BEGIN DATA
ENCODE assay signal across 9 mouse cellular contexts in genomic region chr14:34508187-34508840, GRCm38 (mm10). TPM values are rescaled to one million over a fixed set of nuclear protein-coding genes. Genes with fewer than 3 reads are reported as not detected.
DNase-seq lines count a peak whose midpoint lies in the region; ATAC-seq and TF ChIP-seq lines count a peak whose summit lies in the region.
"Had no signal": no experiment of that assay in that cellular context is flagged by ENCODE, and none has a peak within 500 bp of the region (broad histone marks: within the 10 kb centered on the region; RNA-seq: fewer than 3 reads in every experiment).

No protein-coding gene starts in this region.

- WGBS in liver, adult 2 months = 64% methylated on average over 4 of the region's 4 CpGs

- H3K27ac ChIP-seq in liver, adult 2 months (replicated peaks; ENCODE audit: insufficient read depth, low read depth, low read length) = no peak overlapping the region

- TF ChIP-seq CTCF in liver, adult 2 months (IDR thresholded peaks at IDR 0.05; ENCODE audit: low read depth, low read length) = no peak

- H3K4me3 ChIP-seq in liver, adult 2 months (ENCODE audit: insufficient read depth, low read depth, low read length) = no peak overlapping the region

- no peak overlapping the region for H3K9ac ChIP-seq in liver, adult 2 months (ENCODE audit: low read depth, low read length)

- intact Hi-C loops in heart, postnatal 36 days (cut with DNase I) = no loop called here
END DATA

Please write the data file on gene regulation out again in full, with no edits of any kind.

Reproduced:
ENCODE assay signal across 9 mouse cellular contexts in genomic region chr14:34508187-34508840, GRCm38 (mm10). TPM values are rescaled to one million over a fixed set of nuclear protein-coding genes. Genes with fewer than 3 reads are reported as not detected.
DNase-seq lines count a peak whose midpoint lies in the region; ATAC-seq and TF ChIP-seq lines count a peak whose summit lies in the region.
"Had no signal": no experiment of that assay in that cellular context is flagged by ENCODE, and none has a peak within 500 bp of the region (broad histone marks: within the 10 kb centered on the region; RNA-seq: fewer than 3 reads in every experiment).

No protein-coding gene starts in this region.

- WGBS in liver, adult 2 months = 64% methylated on average over 4 of the region's 4 CpGs

- H3K27ac ChIP-seq in liver, adult 2 months (replicated peaks; ENCODE audit: insufficient read depth, low read depth, low read length) = no peak overlapping the region

- TF ChIP-seq CTCF in liver, adult 2 months (IDR thresholded peaks at IDR 0.05; ENCODE audit: low read depth, low read length) = no peak

- H3K4me3 ChIP-seq in liver, adult 2 months (ENCODE audit: insufficient read depth, low read depth, low read length) = no peak overlapping the region

- no peak overlapping the region for H3K9ac ChIP-seq in liver, adult 2 months (ENCODE audit: low read depth, low read length)

- intact Hi-C loops in heart, postnatal 36 days (cut with DNase I) = no loop called here